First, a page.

The Civil Justice Section Conference on 30 April saw a plethora of expert speakers, including Mr Justice Ramsey, Gordon Exall and David Marshall, discuss the impact of the Jackson reforms and the Mitchell judgment. We round up the day’s key talking points.
The current anxiety surrounding the Jackson reforms will be short-lived, keynote speaker Mr Justice Ramsey reassured delegates at the Civil Justice Section’s conference on 30 April.
While he admitted that it was too early to say whether the hardline approach taken in the Mitchell ruling has been successful, “in a year or two, it won’t be seen as quite the same effect as at present”. Mr Justice Ramsey’s comments were met with a strong degree of scepticism by attendees: in a show of hands on whether Mitchell has been a success, not a single person said yes.
Mr Justice Ramsey has been tasked with the responsibility of implementing the Jackson reforms, and did acknowledge that many of the changes the new regime has ushered in have now frontloaded costs. But he also stated that adherence to Mitchell is not just about effective costs budgeting, but wider compliance with the Civil Procedure Rules (CPR) and Practice Directions.
Nearly six months on from the ‘Plebgate’ judgment, parties are now becoming “more realistic” about costs budgets, he argued, although some firms are still not submitting their budgets on time. Mr Justice Ramsey reiterated that the Mitchell decision was based on correct principles, and he predicted that the current unease would start to diminish and that we would see a number of cases where relief from sanctions would be granted.
David Marshall, chair of the Law Society’s civil justice committee, conceded that the recent Court of Appeal decision in Chartwell Estate Agents Ltd v Fergies Properties SA  EWCA Civ 506 represented a “slight softening of the Mitchell approach” by the courts, but went on to say that the Mitchell judgment was a “bad decision made for political reasons … [which has] created a climate of fear, uncertainty and mistrust”.
“Jackson’s reforms to case and costs management will frontload and increase court time and costs for all cases - the very opposite of his terms of reference and intent.”
Marshall went on: “There is a strong desire within the judiciary to back the Jackson reforms; there’s a belief things will ‘blow over’ in time. Solicitors need to know clearly in advance what sanction will apply, and that it is fair and proportionate and will be applied consistently.”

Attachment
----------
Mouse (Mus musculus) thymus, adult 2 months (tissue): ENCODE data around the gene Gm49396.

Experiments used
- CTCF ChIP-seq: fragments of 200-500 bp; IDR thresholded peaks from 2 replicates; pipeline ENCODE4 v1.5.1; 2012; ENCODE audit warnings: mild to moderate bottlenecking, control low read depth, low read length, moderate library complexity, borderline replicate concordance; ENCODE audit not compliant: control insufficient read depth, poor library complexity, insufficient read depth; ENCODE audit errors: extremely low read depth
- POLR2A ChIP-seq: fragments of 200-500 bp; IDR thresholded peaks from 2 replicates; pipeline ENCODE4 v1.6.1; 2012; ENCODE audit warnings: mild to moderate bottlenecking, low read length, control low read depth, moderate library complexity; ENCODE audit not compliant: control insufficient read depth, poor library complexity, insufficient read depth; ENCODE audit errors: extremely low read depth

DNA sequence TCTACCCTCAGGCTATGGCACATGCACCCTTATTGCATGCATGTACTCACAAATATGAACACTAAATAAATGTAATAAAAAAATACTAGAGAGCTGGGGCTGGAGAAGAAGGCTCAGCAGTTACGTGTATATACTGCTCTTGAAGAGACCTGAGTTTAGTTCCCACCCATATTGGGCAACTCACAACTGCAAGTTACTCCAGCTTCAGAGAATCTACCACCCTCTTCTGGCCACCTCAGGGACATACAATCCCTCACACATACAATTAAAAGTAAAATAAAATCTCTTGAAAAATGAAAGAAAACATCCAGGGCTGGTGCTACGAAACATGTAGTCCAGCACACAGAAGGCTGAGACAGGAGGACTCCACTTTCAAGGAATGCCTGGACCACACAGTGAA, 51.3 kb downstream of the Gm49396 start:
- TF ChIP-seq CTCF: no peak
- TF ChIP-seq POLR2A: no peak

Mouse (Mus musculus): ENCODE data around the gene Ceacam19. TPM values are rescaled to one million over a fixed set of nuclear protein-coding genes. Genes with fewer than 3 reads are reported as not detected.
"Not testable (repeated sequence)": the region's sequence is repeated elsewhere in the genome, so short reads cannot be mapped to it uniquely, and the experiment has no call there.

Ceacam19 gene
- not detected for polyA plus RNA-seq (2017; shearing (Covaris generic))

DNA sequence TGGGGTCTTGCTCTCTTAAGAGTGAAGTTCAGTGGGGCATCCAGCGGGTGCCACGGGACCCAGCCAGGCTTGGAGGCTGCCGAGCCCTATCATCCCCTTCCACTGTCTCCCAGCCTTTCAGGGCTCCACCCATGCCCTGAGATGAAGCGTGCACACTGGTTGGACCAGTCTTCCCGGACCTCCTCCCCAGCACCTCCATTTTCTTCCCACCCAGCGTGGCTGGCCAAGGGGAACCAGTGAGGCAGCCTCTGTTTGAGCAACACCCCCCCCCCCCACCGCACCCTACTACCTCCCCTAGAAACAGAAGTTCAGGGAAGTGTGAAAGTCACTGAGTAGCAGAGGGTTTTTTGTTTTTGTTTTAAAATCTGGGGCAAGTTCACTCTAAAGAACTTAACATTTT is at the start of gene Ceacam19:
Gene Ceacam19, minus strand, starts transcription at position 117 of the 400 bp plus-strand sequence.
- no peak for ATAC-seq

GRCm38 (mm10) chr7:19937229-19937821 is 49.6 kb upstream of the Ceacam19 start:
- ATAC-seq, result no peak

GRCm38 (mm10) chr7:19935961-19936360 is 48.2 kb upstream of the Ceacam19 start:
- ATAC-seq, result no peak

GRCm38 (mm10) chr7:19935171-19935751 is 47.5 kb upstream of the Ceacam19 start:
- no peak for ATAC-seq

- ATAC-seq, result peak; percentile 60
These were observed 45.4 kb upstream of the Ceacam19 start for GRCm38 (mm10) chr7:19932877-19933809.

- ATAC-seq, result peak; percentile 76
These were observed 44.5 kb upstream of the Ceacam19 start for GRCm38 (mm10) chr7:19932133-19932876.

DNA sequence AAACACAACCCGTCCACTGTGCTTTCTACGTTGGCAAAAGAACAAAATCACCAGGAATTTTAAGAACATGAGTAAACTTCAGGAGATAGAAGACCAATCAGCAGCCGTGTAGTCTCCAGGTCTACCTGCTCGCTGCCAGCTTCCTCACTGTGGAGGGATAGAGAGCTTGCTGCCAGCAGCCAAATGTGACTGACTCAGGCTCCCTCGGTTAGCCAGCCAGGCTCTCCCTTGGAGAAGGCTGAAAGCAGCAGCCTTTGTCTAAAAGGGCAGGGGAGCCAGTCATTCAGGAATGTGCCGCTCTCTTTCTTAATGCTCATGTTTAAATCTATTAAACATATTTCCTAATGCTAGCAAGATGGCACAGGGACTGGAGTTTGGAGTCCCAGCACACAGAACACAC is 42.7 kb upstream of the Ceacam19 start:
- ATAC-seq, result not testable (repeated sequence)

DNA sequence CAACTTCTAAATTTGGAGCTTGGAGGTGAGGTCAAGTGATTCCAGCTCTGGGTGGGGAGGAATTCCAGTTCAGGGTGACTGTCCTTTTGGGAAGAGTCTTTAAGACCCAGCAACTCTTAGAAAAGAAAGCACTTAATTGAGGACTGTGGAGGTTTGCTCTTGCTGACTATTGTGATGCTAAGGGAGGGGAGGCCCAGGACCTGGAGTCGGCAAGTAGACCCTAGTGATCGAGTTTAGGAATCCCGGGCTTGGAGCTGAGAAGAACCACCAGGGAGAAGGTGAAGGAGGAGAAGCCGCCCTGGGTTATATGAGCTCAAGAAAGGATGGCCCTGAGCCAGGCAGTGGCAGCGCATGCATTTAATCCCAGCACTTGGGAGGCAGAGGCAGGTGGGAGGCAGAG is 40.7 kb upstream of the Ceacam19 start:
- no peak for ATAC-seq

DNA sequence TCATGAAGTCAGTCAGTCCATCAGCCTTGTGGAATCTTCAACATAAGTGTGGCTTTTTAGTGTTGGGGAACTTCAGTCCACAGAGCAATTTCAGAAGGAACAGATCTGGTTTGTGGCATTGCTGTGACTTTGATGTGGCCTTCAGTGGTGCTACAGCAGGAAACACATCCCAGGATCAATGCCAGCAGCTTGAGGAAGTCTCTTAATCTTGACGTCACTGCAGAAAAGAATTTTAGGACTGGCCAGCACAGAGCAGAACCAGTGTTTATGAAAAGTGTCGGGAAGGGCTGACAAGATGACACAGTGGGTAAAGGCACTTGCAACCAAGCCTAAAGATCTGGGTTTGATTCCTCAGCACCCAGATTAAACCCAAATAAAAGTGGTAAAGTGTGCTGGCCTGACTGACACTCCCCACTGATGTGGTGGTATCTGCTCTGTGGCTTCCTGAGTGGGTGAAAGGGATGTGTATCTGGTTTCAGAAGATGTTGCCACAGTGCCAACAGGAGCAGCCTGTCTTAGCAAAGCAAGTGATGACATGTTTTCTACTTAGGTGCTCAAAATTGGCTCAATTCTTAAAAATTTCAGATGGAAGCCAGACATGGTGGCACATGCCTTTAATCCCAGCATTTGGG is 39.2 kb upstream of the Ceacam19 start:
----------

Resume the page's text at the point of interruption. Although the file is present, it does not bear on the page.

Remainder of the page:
Marshall called for “a proper cost benefit analysis of the reforms, both to litigants and the state, and to fit the process to the available resources instead of the other way around”. He said that the Law Society’s civil justice committee would conduct a review of the CPR and the fairness of the sanctions within it.
Marshall acknowledged that there were massive new challenges for practitioners compounding the difficulties of the post-Jackson regime, but that “eventually we will all come to our senses”.
Gordon Exall, barrister at Zenith Chambers in Leeds, gave the conference a ‘back to basics’ presentation, arguing that having in place a clear policy and systems for preventing errors – and dealing with mistakes as soon as they occur – would allow firms to avoid many of the problems thrown up by Mitchell. The message was clear: get your costs budgets in on time and leaving nothing to chance.
The second half of the conference rounded up some of the current issues affecting civil litigators.
Civil Justice Section executive committee member Keith Etherington discussed the new single county court, introduced by April’s update to the CPR: a single national entity with a national jurisdiction. The County Court will sit at various locations throughout England and Wales. The courthouses will act as hearing centres, with court administrative offices attached to them.
Paul Downer of Her Majesty’s Court and Tribunals Service discussed details of its Fee Account project, will replace payment of court fees by cheque with direct debit from 29 September 2014. The service will be available in all civil, family and magistrates’ courts, the Royal Courts of Justice, the Court of Protection and Probate Registries. Customers will be able to sign up for their account to be debited on a weekly basis or to pay in advance.
Section executive committee member Tony Guise gave an update on the government’s plans to install cost-effective IT infrastructure in the civil courts. The government has pledged £75m per annum for five years, starting from the 2015-2016 financial year, to refurbishing court buildings and improving the technology within them. The Law Society is prioritising the issue in the current work programme for the civil justice committee, Guise said, to ensure the investment is used as effectively as possible.